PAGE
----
Mood contagion: choose wisely for winning collaboration results

Leadership literature has delved deeply into all forms of behavioural factors that make and distinguish better leaders. The role of leadership in any form of business activity is acknowledged but not necessarily always best applied. Some complexities of leadership are at times at the mercy of our obsession to cut corners and seek simple formulas. Nevertheless, there is no lack of ongoing interest in the topic of leadership and its role in collaboration is something I have addressed on numerous occasions in previous blogs.

mood contagion is a factor in collaboration

mood contagion is a factor in collaboration

This time I wanted to explore the role of ‘mood contagion’ and collaboration. It is now well understood that the behaviour of key people can energise or deflate the performance of the team. Mood contagion is also referred to as ‘emotional contagion’ in social media research which posits the idea that emotions expressed on social media influence the mood of others. In the work environment context, the key to good performance is that groups of people working together should have a ‘shared’ rather than ‘fragmented’ mood. The difference in performance outcomes is not negligible, and ignoring the difference, no matter how trivial it may seem at times, is poor business practice that no serious HR professional would allow to happen on their watch. Those who are interested in this area of performance would easily find case studies that show a major productivity increase based on the improvement a group leader makes in their own behaviours. Mood contagion is a major factor and it makes sense to consider it in the context of collaboration.

The idea of a synchronised, so to speak, mood and emotional state of a team may seem a bit ‘big brother-ish’ and may initially be perceived as a much too much engineered or synthetic way to enhance performance. It would be perhaps too unrealistic to seek, or demand, that members of a team enter into a particular state of mind as a precondition to perform well. We each value our own individuality and freedom to ‘feel’ how we like. So, to put that to rest, as a collaboration strategist I would not recommend strategies that ‘interfere’ with the emotional flow of individual collaborators. What I would suggest instead is gaining a far deeper understanding of the emotional differences and dynamics that occur in the process of collaboration. In other words, collaborating partners need to factor this angle of value creation into the collaborative model they choose.

The role of a leader in a collaborative does not have to be the same as in a traditional organisation. Collaboratives are possible with different governance and management structures that do not fall under traditional corporate models which is precisely one of their advantages. A collaborative approach to value creation could also be the key to the way mood contagion is managed or to be precise; harnessed, for added advantage. The vital point to remember is that moods and emotional states of individuals in a workplace are not static and there are way too many permutations occurring in any given time, at any given moment. That complexity is managed by HR directors in different ways and line managers do not shy away from turning a blind eye to it. Now, the right solution is ultimately dependent on individual business strategies and models. In the collaboration context this should not be ignored. The lack of formality that is clear in traditional organisation structures is what collaborations ideally should take advantage of. In fact, one of the hallmarks of any collaboration is the way it goes about exploiting all the disruptive features of the collaborative structure.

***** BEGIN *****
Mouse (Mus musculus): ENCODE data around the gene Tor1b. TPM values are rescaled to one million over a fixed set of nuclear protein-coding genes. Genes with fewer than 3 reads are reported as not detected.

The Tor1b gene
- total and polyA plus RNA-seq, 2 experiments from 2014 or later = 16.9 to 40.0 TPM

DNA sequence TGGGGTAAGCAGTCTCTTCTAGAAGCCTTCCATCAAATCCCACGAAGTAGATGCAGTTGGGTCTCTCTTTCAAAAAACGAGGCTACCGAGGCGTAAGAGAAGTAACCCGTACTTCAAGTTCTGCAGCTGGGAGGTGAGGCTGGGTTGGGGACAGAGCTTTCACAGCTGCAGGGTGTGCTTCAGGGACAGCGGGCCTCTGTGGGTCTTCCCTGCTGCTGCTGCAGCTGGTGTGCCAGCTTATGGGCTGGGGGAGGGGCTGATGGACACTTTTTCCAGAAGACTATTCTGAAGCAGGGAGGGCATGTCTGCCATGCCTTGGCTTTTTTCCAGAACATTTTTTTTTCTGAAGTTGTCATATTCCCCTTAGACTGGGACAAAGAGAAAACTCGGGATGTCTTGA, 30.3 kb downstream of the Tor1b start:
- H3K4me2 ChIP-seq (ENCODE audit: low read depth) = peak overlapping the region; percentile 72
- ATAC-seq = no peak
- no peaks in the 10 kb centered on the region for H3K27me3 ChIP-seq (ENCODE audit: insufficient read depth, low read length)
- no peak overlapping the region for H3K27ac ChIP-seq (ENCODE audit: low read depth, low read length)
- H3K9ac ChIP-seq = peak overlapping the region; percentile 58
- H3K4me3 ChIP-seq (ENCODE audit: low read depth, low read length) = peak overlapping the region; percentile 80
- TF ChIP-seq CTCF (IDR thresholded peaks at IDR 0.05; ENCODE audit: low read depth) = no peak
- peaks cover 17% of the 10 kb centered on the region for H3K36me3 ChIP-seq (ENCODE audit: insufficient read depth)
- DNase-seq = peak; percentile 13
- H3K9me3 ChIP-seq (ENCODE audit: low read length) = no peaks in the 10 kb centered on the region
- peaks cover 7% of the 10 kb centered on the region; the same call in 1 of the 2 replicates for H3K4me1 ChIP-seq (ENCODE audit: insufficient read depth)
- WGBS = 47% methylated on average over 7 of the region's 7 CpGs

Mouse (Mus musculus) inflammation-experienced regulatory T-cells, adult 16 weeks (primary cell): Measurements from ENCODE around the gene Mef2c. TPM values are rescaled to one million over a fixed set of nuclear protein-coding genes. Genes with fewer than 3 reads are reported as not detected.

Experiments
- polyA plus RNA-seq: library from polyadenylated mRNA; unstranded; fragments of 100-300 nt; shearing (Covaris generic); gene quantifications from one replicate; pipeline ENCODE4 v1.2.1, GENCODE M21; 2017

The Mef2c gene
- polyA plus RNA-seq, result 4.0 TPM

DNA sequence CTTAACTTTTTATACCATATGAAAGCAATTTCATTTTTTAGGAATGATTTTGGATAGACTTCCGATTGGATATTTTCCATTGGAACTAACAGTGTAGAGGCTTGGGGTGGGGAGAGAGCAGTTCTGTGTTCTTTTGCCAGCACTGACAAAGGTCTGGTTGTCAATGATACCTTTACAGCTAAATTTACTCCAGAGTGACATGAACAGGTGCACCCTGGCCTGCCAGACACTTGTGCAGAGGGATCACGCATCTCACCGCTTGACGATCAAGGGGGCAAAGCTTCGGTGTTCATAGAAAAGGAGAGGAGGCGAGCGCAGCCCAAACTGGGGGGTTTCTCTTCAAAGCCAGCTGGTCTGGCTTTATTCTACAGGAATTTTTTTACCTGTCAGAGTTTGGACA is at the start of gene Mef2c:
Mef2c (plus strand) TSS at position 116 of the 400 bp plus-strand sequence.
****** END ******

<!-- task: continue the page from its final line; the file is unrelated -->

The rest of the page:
So, while mood contagion is left to its self in traditional organisations, in a collaborative setting this perceived challenge is unique opportunity and thus is embraced as a resource which can provide competitive advantage. As a little experiment I advise you to take note of your own mood and note when it changes and how often it changes at work. Then examine how often those changes occurred as a result of your peers’ or managers’ mood changes. As simple as it may seem, the insight may surprise you as you may notice how your performance is also different. Having said that, do not overdo it. Enjoy your work.




2 replies »

  1. Research supports that leaders mood (positive, neutral or negative) affects employees within 7 minutes. Reference book is Profit From The Positive. Rose

    Sent from my iPhone


    • Rose, that is an amazing fact which I think gets overlooked all too often. I wonder to what extent the type of organisation, as in organisation structure, plays a part in the strength of that kind of influence. As always thank you for sharing your knowledge. best. Jelenko

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